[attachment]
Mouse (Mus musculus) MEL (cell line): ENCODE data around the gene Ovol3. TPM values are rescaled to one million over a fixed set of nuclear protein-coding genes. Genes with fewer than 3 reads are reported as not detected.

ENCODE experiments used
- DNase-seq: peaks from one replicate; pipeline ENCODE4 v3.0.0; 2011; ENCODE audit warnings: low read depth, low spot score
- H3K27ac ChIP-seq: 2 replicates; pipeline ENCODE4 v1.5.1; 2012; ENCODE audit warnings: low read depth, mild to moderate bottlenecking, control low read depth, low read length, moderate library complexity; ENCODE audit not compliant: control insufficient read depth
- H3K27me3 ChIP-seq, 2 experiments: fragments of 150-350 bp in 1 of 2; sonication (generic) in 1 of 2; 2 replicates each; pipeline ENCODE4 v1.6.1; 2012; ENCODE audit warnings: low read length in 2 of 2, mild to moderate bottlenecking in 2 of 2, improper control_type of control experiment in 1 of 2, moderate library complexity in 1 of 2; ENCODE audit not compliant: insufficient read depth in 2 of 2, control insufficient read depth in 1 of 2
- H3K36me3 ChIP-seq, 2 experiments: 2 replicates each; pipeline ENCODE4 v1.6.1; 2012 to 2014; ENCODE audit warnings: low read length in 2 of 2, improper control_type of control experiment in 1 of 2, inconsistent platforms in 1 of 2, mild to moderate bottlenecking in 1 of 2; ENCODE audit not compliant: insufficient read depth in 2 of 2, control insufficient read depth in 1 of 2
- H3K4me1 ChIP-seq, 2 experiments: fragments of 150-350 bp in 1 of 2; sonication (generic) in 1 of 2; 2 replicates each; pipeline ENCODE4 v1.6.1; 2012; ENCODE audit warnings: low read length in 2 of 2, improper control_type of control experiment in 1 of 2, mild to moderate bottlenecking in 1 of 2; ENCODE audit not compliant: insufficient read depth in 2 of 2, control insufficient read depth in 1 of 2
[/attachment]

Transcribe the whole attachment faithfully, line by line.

Mouse (Mus musculus) MEL (cell line): ENCODE data around the gene Ovol3. TPM values are rescaled to one million over a fixed set of nuclear protein-coding genes. Genes with fewer than 3 reads are reported as not detected.

ENCODE experiments used
- DNase-seq: peaks from one replicate; pipeline ENCODE4 v3.0.0; 2011; ENCODE audit warnings: low read depth, low spot score
- H3K27ac ChIP-seq: 2 replicates; pipeline ENCODE4 v1.5.1; 2012; ENCODE audit warnings: low read depth, mild to moderate bottlenecking, control low read depth, low read length, moderate library complexity; ENCODE audit not compliant: control insufficient read depth
- H3K27me3 ChIP-seq, 2 experiments: fragments of 150-350 bp in 1 of 2; sonication (generic) in 1 of 2; 2 replicates each; pipeline ENCODE4 v1.6.1; 2012; ENCODE audit warnings: low read length in 2 of 2, mild to moderate bottlenecking in 2 of 2, improper control_type of control experiment in 1 of 2, moderate library complexity in 1 of 2; ENCODE audit not compliant: insufficient read depth in 2 of 2, control insufficient read depth in 1 of 2
- H3K36me3 ChIP-seq, 2 experiments: 2 replicates each; pipeline ENCODE4 v1.6.1; 2012 to 2014; ENCODE audit warnings: low read length in 2 of 2, improper control_type of control experiment in 1 of 2, inconsistent platforms in 1 of 2, mild to moderate bottlenecking in 1 of 2; ENCODE audit not compliant: insufficient read depth in 2 of 2, control insufficient read depth in 1 of 2
- H3K4me1 ChIP-seq, 2 experiments: fragments of 150-350 bp in 1 of 2; sonication (generic) in 1 of 2; 2 replicates each; pipeline ENCODE4 v1.6.1; 2012; ENCODE audit warnings: low read length in 2 of 2, improper control_type of control experiment in 1 of 2, mild to moderate bottlenecking in 1 of 2; ENCODE audit not compliant: insufficient read depth in 2 of 2, control insufficient read depth in 1 of 2